Wednesday, February 28, 2024

A word no one uses. . .

In the Scriptures using older translations you might encounter the word withered to describe a crop or a plant or a limb or a spirit or even a life.   Some 50+ times the Bible uses a variation of the word wither.  We have outgrown that usage and replace it with what we consider to be kinder and more sympathetic terms.  I wish we would go back.

According to the dictionary, wither means to become dry and sapless, as in to shrivel from or as if from loss of bodily moisture OR to lose vitality, force, or freshness as in the public support for the bill is withering.  It is from the Middle English widren; perhaps akin to Middle English weder weather.  It is not the oldest of words but it is freighted with context that is helpful to us and our understanding.

Sin has caused us and our lives to wither.  We have become dry.  We have lost the vitality of life and now live in the shadow of death.  Our lives are not fresh but have an expiration date on them.  We are like the plant that withers without moisture and so we are from birth drying up until only the dust from which we came will remain.  In Mark's Gospel, Jesus heals a man with a withered hand.  The hand becomes the mark of evil or sin.  Having such a withered hand would disqualify the man from certain vocations (especially that of a priest).  Jesus acts then in mercy not merely restoring the hand but the life of the man and thus removes the mark of evil from him.  It is a miracle of restoration.  What happens outwardly to the hand, happens also inwardly to the heart as faith replaces unbelief and trust overcomes suspicion and doubt.  This was no accidental encounter but the revelation of the Kingdom and of who are Lord is and why He has come.

In so many ways we live in a time when things have withered even more.  The dry and shriveled lives we live despite our vast technology are increasingly obvious.  We are isolated and alone.  We have knowledge but without real understanding.  We have potential but more often it is wasted or abused in evil.  Think here of the stain of pornography, vulgarity, and hate that almost consumes the internet.  We have become content to manage symptoms without ever considering that there might be something more.  Witness the way we medicate ourselves instead of rooting out the causes of depression or mental illness.  It is a therapeutic process which allows us the false idea that managing the symptoms is the same as healing.  A pain killer may indeed dull the pain but it does not end the cause of it.  So the end result of our withered lives is that we content ourselves with distraction that would make us forget our disability or entertainment which would give us some laughs to balance out the loss or we make withered the norm and wholeness the exception.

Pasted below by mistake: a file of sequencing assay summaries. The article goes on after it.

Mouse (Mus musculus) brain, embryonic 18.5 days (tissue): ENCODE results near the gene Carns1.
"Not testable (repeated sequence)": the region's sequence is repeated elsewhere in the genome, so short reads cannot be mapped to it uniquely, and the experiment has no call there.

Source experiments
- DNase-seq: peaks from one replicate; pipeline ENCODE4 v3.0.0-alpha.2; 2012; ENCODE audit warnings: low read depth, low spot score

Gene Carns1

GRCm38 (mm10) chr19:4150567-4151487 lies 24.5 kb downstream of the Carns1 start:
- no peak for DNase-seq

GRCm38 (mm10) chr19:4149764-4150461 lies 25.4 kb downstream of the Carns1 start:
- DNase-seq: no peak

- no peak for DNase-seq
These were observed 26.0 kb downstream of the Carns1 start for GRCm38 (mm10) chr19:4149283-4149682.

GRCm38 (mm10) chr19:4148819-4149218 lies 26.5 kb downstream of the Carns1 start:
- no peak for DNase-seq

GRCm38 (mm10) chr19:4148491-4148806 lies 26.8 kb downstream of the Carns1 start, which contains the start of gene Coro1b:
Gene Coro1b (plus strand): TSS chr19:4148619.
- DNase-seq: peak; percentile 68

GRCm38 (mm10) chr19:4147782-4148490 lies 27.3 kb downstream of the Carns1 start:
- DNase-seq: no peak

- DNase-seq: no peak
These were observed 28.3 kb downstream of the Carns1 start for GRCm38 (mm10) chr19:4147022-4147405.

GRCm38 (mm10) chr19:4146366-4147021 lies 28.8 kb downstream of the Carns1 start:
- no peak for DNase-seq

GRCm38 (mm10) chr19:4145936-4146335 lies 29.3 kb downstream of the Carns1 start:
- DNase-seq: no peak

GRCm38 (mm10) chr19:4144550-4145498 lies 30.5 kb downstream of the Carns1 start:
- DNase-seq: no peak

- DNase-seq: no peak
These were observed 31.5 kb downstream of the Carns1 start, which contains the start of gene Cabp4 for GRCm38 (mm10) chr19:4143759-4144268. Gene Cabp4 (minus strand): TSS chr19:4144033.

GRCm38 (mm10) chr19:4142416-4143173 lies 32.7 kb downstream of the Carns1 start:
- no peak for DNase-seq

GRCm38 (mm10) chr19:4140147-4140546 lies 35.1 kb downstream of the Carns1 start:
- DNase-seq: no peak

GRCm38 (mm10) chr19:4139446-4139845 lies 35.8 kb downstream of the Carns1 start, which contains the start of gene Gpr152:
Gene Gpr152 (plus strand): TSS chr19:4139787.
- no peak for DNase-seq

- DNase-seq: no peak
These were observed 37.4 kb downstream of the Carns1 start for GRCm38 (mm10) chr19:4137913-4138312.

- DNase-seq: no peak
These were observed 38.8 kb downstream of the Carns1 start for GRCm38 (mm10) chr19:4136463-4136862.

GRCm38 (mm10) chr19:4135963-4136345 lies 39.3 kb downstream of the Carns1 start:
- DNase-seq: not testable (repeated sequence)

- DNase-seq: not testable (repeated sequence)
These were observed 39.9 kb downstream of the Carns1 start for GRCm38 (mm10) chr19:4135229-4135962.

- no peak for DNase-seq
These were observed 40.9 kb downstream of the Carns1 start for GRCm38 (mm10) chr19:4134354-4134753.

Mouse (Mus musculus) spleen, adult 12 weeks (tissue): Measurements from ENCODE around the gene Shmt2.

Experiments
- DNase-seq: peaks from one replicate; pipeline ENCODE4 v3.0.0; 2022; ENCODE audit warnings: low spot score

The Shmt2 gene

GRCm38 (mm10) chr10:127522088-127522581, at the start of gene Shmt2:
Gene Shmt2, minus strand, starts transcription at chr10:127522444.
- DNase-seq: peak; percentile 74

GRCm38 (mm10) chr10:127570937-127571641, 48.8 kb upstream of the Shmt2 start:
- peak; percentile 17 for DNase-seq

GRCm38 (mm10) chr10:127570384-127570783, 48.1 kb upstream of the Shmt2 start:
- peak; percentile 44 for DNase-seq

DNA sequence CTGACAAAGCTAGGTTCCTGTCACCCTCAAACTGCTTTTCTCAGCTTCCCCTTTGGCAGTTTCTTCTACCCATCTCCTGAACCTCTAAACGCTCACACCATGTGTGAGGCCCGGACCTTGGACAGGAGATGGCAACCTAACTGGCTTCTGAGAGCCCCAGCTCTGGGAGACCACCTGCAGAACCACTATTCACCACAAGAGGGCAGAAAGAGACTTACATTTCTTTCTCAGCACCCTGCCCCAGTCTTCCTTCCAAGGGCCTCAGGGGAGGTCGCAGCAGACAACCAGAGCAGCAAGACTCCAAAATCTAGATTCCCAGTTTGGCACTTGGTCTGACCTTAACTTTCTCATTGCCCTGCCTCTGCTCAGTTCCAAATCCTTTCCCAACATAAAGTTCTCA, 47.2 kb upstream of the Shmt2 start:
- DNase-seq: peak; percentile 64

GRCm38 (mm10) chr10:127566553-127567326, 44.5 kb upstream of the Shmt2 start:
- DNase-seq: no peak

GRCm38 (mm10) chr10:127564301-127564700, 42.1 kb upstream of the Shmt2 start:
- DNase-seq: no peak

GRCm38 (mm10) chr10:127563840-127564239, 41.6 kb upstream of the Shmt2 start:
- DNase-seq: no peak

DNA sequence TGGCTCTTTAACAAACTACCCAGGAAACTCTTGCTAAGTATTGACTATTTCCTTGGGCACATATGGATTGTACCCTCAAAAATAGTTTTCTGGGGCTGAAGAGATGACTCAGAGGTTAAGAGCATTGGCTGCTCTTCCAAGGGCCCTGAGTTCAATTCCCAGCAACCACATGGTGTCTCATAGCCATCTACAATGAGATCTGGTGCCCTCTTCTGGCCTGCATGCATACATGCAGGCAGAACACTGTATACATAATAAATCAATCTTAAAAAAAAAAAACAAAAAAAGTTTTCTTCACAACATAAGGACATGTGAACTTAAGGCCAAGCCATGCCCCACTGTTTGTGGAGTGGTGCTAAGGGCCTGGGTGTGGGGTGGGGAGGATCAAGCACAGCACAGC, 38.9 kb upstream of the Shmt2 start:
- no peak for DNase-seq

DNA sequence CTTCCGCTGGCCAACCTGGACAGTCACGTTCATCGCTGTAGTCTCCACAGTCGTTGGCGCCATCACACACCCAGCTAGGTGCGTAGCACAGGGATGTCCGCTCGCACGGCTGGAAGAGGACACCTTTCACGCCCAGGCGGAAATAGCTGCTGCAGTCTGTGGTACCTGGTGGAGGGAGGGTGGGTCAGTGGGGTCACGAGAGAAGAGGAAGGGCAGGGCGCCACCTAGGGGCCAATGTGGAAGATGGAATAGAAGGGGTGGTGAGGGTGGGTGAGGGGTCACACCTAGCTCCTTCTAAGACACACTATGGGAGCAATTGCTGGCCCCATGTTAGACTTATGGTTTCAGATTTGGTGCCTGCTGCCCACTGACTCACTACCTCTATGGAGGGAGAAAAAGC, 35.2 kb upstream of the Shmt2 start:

As we make our way through Lent, one of the things we need to confront is this ability to become comfortable with our misery and thus embrace what is withered as the best we can expect and all for which we dare hope.  It is easy to forget that Jesus has come for all that has been withered by sin.  He has come to restore what has been left dry and empty.  He has come to restore that which is no longer vital or powerful or fresh.  We do not need to settle for accepting sin as the default or defining away our pet sins as normal and even virtuous.  Christ has come to reach out and touch what is withered and dying.  He has come with grace sufficient and mercy abundant.  No one in their right mind would hide their withered hand or limb from the One who had the power to make it whole.  So we do not hide our sins but admit and confess them.  We own them all so that He can restore us through the grace of absolution.  But it all begins with the admission that we are withered, dry, dying, and dead in trespasses and sin.  Lent is not about getting by or finding a way through but bringing our withered bodies, minds, and spirits out into the open where Christ is.  We cannot surprise Him.  For such withered people and their lives He has come.  But He can surprise us.  We extend to Him withered souls and bodies robbed of the vitality God intended and marked for death and He does the unthinkable.  He gives them back to us whole and with them a future without end.  If we would think like this, perhaps we would not find Lent such a somber season after all.  For hidden in the confession is the affirmation of faith that knows what God does with our sins.  He forgives them and restores to us a clean and clear conscience that we might fulfill His purpose and bidding.  This is why for Christians, such repentance and forgiveness is not merely a season of forty days but the daily cycle of our Christian lives.  God is good.


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